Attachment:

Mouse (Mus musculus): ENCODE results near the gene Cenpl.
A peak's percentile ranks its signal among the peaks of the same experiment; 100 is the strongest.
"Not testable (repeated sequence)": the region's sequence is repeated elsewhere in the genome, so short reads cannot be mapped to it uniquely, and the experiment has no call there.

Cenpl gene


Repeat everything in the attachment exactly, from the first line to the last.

Mouse (Mus musculus): ENCODE results near the gene Cenpl.
A peak's percentile ranks its signal among the peaks of the same experiment; 100 is the strongest.
"Not testable (repeated sequence)": the region's sequence is repeated elsewhere in the genome, so short reads cannot be mapped to it uniquely, and the experiment has no call there.

Cenpl gene